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Resignations shine unwelcome light on to Russia Today

Many screens - one voice. EPA/Sergei Ilnitsky

For a TV network which wants to become a household name to millions around the world, Russia Today has certainly generated a lot of publicity in recent days as it broadcasts about the political crisis in Ukraine. The problem for RT is almost all of that publicity has been negative.

First, Abby Martin, an American presenter based in the network’s Washington bureau, finished her show Breaking the Set by savaging Russia’s intervention in Ukraine.

I can’t say enough how strongly I am against any state intervention in a sovereign nation’s affairs … what Russia did is wrong … Military intervention is never the answer, and I will not sit here and apologise or defend military aggression. Furthermore, the coverage I have seen of Ukraine has been truly disappointing from all sides of the media spectrum and rife with disinformation.

RT’s official statement in reply claimed that “contrary to the popular opinion, RT doesn’t beat its journalists into submission, and they are free to express their own opinions,” and sent Martin to Crimea to “give her an opportunity to make up her own mind from the epicentre of the story”.

The anchor has refused to go to Crimea and says she stands by everything she said, repeating that she is against any foreign state intervention in a sovereign nation’s affairs.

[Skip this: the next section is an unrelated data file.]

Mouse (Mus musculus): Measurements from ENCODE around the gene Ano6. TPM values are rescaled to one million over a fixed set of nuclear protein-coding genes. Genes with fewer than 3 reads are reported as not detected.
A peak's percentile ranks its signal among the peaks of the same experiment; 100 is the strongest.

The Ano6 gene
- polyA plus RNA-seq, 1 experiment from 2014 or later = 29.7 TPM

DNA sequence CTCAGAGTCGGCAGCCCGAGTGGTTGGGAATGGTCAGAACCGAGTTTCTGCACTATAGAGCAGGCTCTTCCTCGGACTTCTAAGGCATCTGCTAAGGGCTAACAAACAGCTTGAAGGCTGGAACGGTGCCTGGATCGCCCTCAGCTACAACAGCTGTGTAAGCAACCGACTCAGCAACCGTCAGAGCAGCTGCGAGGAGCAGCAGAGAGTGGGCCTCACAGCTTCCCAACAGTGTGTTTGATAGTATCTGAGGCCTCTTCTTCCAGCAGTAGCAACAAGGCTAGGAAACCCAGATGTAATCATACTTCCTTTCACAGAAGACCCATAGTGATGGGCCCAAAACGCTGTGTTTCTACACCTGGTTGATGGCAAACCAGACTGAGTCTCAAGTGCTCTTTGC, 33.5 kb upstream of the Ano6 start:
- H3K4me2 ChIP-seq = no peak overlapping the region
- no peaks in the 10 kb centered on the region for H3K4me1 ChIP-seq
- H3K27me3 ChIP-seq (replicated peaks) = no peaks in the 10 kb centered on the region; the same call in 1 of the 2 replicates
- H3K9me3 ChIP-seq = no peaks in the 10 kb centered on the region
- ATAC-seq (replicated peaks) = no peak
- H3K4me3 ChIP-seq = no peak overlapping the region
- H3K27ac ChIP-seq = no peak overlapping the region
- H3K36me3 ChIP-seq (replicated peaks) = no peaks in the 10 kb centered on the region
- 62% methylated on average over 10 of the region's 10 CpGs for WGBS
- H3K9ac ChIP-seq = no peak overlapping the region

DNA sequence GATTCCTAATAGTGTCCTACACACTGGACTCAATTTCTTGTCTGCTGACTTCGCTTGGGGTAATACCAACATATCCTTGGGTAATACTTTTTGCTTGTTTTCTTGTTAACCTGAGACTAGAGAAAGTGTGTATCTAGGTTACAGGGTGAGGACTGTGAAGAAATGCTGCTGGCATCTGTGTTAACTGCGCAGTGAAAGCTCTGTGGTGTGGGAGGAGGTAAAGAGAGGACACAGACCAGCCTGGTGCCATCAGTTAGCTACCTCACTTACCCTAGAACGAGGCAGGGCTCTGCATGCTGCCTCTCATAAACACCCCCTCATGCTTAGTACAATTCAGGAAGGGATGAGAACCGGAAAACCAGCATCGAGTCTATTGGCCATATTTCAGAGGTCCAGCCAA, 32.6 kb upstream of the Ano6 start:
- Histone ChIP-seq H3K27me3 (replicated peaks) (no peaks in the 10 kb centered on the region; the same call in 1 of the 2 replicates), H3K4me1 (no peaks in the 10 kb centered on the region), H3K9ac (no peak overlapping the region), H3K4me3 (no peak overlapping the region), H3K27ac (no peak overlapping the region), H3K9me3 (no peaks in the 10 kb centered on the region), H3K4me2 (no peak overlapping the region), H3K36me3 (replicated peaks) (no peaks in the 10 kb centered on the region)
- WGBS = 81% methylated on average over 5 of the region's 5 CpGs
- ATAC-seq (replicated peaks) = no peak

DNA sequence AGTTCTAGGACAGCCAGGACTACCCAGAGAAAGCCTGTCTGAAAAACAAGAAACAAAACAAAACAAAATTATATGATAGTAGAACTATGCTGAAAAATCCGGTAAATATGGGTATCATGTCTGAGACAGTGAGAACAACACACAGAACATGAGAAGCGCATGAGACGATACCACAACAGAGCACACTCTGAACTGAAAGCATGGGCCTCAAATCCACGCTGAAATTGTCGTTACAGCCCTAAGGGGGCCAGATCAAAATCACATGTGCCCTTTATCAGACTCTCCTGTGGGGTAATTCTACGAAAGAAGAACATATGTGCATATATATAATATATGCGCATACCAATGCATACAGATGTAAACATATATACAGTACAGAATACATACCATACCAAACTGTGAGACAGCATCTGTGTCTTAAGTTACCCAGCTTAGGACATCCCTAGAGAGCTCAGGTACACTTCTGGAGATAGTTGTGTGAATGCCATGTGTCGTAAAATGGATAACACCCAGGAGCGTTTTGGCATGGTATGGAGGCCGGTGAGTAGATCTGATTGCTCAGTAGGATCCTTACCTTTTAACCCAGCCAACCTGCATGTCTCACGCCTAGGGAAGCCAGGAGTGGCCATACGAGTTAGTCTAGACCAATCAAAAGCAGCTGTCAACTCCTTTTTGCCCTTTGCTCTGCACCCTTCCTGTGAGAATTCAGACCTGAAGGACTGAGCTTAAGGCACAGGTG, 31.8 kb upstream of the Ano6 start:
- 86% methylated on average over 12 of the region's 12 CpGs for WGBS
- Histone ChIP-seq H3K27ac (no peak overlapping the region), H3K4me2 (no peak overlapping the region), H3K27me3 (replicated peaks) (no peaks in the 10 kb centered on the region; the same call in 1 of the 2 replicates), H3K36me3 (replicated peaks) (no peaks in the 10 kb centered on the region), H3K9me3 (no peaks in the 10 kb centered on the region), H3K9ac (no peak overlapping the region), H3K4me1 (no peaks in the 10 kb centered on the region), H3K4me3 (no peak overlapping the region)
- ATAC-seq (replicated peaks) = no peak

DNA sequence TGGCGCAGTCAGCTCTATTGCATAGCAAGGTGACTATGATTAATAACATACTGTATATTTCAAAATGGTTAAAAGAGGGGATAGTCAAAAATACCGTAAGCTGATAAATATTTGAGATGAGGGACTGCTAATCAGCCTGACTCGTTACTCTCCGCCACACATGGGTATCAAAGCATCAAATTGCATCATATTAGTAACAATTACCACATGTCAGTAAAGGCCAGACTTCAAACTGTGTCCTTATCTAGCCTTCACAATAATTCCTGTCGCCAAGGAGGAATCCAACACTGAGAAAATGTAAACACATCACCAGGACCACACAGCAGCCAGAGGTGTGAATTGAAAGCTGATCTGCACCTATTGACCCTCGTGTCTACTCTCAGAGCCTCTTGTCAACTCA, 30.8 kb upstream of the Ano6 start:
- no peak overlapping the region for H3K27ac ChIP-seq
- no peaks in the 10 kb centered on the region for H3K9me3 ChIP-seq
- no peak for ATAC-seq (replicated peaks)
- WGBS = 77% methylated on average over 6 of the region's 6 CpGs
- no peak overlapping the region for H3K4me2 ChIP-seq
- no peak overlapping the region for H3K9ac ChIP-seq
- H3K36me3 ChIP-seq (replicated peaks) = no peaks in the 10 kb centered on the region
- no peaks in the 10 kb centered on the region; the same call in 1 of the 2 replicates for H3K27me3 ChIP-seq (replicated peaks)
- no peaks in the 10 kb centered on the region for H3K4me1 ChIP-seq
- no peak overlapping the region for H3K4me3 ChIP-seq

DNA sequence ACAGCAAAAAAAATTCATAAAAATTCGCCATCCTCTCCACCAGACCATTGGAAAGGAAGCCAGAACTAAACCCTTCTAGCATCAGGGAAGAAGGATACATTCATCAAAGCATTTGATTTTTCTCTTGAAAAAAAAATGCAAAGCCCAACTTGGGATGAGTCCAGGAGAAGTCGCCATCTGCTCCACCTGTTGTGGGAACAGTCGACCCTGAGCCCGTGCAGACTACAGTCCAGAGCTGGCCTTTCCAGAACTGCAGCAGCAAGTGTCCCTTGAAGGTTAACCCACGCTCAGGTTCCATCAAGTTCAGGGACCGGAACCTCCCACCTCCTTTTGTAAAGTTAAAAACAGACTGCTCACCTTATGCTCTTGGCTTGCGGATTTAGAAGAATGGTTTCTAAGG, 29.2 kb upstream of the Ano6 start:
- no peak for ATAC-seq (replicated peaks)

A couple of days after Martin’s critique of Russia in Ukraine, her colleague in RT’s Washington bureau, Liz Wahl, said on air that she was resigning because of the RT coverage Russia’s intervention in Ukraine. She said:

I cannot be part of a network funded by the Russian government that whitewashes the actions of Putin. I’m proud to be an American and believe in disseminating the truth, and that is why, after this newscast, I’m resigning.

This time the RT’s official statement was a bit fiercer, calling Wahl’s decision “self-promotional” and emphasising the distinction between Martin’s role as an opinion host and Wahl’s as a newscaster.

RT’s editor-in-chief Margarita Simonyan wrote a long post in her private blog, claiming that it takes “a lot of courage” to work for the RT these days, with the network and its journalists “constantly bullied” by media from other countries. She wrote of the “schadenfreude” shown by other world media at the resignations.

Window on Russia

When it was set up in 2005, RT set out to provide a “Russian view of the world” while improving the country’s image abroad. At first it was talked up as a potential competitor to CNN, the BBC World Service and Al Jazeera. With an estimated budget of around US$300m, the network broadcasts in English, Spanish and Arabic and has an audience (according to the network’s own statistics) of more than 500m people in 100 countries.

From the very early days, RT set out to highlight issues it (and Russia in general) thought were not prominent enough in the international media – often issues that were critical of the Western political and economic system. Thus, Julian Assange hosted a show from the Ecuadorean embassy in London for 11 episodes. RT also hired Larry King, almost as soon as he retired from CNN, claiming that on the Russian network he would be able address issues he hadn’t covered before.